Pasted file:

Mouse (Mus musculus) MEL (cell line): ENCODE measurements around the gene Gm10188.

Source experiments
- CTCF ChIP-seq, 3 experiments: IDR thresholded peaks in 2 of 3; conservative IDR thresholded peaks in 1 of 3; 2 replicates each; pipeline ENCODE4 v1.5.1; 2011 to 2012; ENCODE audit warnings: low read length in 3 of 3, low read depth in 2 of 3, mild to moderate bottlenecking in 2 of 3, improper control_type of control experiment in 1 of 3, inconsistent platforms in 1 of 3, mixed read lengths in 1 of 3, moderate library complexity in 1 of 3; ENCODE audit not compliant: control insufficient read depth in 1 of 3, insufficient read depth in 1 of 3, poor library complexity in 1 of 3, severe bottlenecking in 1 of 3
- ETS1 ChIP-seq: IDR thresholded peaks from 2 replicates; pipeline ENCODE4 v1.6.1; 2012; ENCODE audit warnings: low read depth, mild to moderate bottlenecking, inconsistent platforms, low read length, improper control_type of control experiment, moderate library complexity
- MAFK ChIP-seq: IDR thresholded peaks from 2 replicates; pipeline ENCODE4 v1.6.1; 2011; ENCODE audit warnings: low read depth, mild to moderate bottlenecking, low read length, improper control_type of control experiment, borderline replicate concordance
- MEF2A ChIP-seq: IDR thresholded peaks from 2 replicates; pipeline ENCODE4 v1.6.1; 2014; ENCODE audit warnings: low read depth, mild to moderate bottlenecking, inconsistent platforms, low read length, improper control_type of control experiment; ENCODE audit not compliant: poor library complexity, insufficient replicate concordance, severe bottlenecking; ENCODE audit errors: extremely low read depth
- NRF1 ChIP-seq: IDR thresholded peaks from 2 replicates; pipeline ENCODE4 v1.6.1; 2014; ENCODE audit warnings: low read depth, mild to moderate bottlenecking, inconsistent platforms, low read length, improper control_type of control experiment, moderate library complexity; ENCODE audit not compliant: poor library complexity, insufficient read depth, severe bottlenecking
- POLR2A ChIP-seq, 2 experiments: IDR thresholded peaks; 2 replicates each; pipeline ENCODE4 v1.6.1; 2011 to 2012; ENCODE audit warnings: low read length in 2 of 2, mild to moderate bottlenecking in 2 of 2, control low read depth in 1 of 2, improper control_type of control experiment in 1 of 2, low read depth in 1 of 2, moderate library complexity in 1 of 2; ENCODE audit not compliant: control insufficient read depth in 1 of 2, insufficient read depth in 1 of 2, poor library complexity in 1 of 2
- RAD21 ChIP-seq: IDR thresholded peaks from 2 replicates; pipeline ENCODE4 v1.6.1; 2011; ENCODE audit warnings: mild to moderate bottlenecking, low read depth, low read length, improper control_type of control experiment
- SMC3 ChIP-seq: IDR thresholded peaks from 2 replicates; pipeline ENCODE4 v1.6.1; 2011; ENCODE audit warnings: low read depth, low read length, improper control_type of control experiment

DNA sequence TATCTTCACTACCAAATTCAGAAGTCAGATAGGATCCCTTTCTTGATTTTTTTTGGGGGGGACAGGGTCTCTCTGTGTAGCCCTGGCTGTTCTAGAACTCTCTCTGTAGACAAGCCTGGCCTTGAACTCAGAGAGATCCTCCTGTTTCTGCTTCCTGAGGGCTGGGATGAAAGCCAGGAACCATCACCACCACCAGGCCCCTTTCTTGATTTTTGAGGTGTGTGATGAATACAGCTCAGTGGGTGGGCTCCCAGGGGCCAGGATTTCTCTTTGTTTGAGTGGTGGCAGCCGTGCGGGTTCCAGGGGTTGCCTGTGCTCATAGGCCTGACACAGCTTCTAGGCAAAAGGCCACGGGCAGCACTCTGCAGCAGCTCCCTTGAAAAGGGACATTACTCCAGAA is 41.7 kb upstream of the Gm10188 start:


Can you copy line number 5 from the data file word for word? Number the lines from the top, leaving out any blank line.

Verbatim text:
- MAFK ChIP-seq: IDR thresholded peaks from 2 replicates; pipeline ENCODE4 v1.6.1; 2011; ENCODE audit warnings: low read depth, mild to moderate bottlenecking, low read length, improper control_type of control experiment, borderline replicate concordance